Our company policies prohibit our employees from making improper payments to hospitals or otherwise engaging in improper activities to influence the procurement decisions of hospitals, and we take remedial actions, including termination, when employees do not adhere to our policies. However, we may not be able to effectively ensure that every employee complies at all times with our policies. The compensation of our sales and marketing personnel is partially linked to their sales performance. Although we have made numerous changes to ensure compliance with our policies and to attempt to avoid any violation of law, we cannot assure you that employees will not violate the anticorruption laws of China, the US and other countries. Such violations, or allegations of such violations, could have a material adverse effect on our reputation, business, prospects and brand.

Furthermore, our employees in China have access to our facilities and internal systems and we have identified from time to time certain minor instances of improperly submitted expense reporting by our employees. Although these instances have involved insignificant sums, our employees may seek to create additional opportunities to engage in misappropriation or other employee malfeasance. If our controls and procedures to prevent such activities fail or are circumvented, our business would be negatively affected by, among other things, the related financial losses, diminished reputation and threat of litigation and regulatory inquiry and investigation.

We do not control, and therefore have limited ability to manage, the activities of third-parties who assist us in marketing and distributing our products. Our distributors or other third parties with whom we do business could take actions which violate the anti-corruption laws of China, the US or other countries. Failure to adequately manage our employees, and third parties and, or their non-compliance with employment, distribution or marketing agreements, could harm our corporate image among hospitals and end users of our products and disrupt our sales, resulting in a failure to meet our sales goals. Furthermore, we could be liable for actions taken by our employees, distributors or third-party marketing or third-party firms, including any violations of applicable law in connection with the marketing or sale of our products, including China’s anticorruption laws a nd the FCPA of the US . In particular, if our employees, distributors or third-party marketing firms make any payments that are forbidden under China’s anticorruption laws or the FCPA, we could be subject to civil and criminal penalties imposed by the Chinese or US government.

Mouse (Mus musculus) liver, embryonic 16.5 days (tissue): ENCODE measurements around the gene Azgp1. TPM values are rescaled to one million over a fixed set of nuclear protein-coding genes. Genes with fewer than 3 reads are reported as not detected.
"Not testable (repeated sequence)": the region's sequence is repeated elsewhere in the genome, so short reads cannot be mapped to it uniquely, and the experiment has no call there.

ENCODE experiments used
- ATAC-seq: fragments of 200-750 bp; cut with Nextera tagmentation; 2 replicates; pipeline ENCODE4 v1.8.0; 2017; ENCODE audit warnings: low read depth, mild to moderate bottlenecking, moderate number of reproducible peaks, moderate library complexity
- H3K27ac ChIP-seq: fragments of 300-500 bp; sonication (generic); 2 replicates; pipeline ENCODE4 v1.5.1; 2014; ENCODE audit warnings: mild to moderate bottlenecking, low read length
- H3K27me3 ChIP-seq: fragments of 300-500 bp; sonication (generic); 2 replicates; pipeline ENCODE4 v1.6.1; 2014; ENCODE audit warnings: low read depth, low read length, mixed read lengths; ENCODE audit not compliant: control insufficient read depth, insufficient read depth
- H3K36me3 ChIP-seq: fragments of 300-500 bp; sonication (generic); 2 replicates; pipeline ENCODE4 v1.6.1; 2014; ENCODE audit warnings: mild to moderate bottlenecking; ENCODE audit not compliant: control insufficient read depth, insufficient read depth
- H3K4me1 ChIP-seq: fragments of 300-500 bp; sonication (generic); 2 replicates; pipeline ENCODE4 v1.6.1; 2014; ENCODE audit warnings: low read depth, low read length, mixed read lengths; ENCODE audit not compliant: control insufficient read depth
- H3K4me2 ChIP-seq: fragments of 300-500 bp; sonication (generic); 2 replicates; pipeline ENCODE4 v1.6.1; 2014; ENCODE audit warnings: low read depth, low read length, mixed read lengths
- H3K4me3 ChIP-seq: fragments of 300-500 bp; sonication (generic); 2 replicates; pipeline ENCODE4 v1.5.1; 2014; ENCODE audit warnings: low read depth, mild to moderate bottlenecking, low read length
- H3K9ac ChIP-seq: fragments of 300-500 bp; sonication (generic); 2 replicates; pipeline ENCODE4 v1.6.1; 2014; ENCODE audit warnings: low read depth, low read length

Recently, the Chinese government has increased its anti-corruption measures. In the pharmaceutical industry, corrupt practices include, among others, acceptance of kickbacks, bribes or other illegal gains or benefits by the hospitals and medical practitioners from pharmaceutical manufacturers and distributors in connection with the prescription of certain pharmaceuticals. Our employees, affiliates, distributors or third-party marketing firms may violate these laws or otherwise engage in illegal practices with respect to their sales or marketing of our products or other activities involving our products. If our employees, affiliates, distributors or third-party marketing firms violate these laws, or are alleged to have violated these laws, we could be required to pay damages or fines, be subject to administrative actions or suffer additional consequences which could materially and adversely affect our ability to conduct business in China and our financial condition. In addition, Chinese laws regarding what types of payments to promote or sell our products are impermissible are not always clear, and local regulatory authorities enforcing these laws are not always consistent. As a result, we, our employees, affiliates, our distributors or third-party marketing firms could make certain payments in connection with the promotion or sale of our products or other activities involving our products which at the time are considered by us or them to be legal but are later deemed impermissible by the Chinese government, or we may be asked to make payments by local government authorities that may not be permissible under China’s anticorruption laws or the FCPA. Furthermore, our

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brand and reputation, our sales activities or the price of our common stock could be adversely affected if we become the target of any negative publicity as a result of actions taken by our employees, affiliates, distributors or third-party marketing firms.